About three years ago, a local fisherman started taking note of some startling changes in the lagoon around Huahine, an island in French Polynesia.
Some of the fish were smaller and had decreased in number, but people were continuing to catch them. And there was debris: Trash, tires and even larger items such as a toilet had been discarded in the ocean as well as in the rainforest.
The Polynesian fisherman, Pitori Gibert, brought his concerns — and his desire to do something about the problem — to Marc Lebed, a retired heath care arbitrator who along with his wife, Catrina, live part of the year in Shell Beach and part on Huahine, located about 100 miles from Tahiti.
“He wanted to establish a preservation society and asked how we do it here,” said Lebed, who serves as president of the Dinosaur Caves Preservation Society.
Gibert and other locals founded an association called “Paruru te tairoto o Haapu,” which translates to “Protect/preserve the nature of Haapu,” that is the first and only completely self-sustaining, indigenous preservation society in French Polynesia, Lebed said. It was recognized by the federal government last year.
In January, the Pismo Beach City Council recognized the Polynesians’ conservation efforts with a proclamation pledging a partnership between the city, the village of Haapu and the island of Huahine “to commit to a mutual continued effort to promote natural resource preservation in their respective communities.”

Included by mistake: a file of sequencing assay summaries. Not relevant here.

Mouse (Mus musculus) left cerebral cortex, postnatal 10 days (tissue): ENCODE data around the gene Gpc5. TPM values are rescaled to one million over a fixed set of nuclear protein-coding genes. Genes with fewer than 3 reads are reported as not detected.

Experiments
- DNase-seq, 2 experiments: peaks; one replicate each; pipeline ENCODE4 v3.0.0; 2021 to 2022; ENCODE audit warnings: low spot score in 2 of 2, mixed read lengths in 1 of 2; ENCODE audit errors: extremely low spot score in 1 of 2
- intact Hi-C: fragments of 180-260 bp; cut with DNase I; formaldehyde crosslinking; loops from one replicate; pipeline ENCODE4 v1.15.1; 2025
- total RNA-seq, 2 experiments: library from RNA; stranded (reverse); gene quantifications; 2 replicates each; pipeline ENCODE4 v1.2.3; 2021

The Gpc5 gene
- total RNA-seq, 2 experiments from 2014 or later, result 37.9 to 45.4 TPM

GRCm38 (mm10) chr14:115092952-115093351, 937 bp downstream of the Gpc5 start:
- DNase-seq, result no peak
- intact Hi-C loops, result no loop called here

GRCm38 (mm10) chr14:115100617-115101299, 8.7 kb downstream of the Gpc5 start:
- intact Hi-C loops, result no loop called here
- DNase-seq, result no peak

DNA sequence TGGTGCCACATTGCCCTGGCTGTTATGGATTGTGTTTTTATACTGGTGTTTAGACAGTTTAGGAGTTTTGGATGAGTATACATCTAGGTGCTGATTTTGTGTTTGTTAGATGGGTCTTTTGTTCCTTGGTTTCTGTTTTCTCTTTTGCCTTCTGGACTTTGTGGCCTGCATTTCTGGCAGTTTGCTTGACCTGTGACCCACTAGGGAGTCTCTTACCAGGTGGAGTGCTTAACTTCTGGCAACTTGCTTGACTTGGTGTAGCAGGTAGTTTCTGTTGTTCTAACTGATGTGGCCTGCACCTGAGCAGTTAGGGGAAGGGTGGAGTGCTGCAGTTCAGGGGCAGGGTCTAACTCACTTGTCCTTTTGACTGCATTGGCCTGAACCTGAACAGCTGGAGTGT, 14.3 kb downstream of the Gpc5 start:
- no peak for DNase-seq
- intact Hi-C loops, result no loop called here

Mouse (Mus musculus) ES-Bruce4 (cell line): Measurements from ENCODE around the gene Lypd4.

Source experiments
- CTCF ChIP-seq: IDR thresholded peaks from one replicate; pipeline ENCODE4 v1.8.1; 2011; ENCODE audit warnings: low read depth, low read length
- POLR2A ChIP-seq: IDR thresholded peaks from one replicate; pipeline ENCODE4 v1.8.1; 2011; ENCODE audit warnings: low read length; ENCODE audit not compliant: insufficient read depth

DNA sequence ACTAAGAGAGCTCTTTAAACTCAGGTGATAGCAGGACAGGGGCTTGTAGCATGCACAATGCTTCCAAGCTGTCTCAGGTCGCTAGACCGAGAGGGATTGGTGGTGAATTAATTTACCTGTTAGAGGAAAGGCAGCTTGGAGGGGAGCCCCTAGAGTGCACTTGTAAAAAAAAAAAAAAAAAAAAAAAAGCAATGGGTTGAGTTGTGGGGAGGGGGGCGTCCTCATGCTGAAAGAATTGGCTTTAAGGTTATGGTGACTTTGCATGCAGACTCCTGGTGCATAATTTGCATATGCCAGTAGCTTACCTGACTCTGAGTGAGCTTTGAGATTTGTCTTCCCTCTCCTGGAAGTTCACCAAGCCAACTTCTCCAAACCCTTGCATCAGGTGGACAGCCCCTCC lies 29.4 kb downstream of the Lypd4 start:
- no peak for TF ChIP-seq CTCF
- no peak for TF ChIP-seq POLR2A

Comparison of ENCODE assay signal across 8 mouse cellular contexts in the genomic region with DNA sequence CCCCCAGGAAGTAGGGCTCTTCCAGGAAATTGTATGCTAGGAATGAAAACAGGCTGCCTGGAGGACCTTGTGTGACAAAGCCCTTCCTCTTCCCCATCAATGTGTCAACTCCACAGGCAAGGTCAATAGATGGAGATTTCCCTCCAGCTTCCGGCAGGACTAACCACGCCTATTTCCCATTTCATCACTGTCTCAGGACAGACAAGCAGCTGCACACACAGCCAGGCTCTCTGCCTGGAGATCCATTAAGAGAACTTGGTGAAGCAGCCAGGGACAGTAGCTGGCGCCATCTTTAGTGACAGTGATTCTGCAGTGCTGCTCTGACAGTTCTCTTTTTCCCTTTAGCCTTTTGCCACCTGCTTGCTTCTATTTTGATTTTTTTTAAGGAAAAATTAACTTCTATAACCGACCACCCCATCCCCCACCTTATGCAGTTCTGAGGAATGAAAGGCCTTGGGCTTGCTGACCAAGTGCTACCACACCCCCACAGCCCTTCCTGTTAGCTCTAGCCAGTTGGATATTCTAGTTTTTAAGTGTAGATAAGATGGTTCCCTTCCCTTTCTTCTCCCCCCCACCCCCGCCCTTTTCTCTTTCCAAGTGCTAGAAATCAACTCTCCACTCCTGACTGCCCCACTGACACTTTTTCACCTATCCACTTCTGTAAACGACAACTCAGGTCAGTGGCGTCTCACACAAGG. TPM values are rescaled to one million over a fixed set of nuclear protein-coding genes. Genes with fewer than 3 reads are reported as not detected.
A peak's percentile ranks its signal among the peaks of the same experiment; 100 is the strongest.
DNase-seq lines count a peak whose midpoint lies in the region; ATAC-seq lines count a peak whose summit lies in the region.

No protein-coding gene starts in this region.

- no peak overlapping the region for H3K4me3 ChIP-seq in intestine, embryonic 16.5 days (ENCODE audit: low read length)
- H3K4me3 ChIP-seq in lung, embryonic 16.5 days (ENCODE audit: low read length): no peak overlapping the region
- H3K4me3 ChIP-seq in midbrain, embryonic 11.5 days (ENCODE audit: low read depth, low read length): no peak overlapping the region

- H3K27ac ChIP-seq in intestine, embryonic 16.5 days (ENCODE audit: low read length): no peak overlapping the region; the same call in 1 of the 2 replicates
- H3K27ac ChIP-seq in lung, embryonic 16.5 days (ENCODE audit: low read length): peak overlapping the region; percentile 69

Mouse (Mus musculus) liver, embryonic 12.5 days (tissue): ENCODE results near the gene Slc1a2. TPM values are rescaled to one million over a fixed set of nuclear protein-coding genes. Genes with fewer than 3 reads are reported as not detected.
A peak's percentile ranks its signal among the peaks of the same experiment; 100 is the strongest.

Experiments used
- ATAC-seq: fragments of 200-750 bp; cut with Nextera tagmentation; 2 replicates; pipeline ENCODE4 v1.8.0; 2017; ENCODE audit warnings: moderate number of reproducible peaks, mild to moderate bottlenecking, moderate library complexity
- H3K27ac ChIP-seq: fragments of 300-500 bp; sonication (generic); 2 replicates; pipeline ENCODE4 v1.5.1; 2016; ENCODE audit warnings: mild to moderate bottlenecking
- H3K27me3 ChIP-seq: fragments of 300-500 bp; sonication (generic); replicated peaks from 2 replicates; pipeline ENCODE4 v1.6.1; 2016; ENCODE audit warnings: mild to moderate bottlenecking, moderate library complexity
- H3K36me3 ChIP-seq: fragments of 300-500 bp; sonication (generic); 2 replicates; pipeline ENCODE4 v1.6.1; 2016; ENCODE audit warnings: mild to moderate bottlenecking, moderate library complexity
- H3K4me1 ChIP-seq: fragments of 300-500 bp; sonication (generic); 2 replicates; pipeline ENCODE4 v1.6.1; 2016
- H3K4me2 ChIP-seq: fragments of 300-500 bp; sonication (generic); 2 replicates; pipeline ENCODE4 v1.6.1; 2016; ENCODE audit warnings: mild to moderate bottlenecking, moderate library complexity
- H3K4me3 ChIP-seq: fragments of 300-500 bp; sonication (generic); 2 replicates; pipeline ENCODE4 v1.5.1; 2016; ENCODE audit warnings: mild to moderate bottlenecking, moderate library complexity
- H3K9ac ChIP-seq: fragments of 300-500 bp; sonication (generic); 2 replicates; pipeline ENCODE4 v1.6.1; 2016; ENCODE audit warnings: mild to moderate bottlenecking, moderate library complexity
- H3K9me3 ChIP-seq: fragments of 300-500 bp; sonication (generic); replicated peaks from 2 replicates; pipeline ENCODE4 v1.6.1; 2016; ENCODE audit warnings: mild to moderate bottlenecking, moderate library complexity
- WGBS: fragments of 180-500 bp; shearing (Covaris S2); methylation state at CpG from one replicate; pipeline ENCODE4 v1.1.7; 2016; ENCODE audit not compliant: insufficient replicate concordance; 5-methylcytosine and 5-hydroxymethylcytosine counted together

The organization’s association with an American city could help it obtain grant funding from the French government to continue restoration efforts, Lebed said.
Two residents of Huahine, Matania Francois and Axel Roo, flew to California to receive the proclamation.
“You could see this lack of fish,” said Francois, 35. “If we don’t preserve our island, what will happen to our children?”
Much work has taken place on the lush, rugged island over the past few years (Huahine is actually two islands, connected by a bridge). Efforts have focused on preserving the lagoon that encircles the island; cleaning up and preserving the land; and preserving the Polynesian culture.
Volunteers have cleared away debris to improve views, built picnic tables (which resemble those found at Dinosaur Caves Park in Shell Beach), installed trash cans, started a recycling program and installed five signs with more information about fishing restrictions and other ways to help the environment.
The fishing restrictions have helped restore habitat for crabs and other sea life, Lebed said. That’s wonderful news for local residents, who supplement their diet of fruits and vegetables grown on plantations with fresh shellfish, ahi and yellowtail.
They’re extremely warm, generous people, who have embraced Lebed and his wife as family. When Pismo Beach Mayor Shelly Higginbotham and her husband visited the island last October, the local residents held a daylong celebration with traditional food and dance.
“That’s how we live in the islands — we give,” Francois said.
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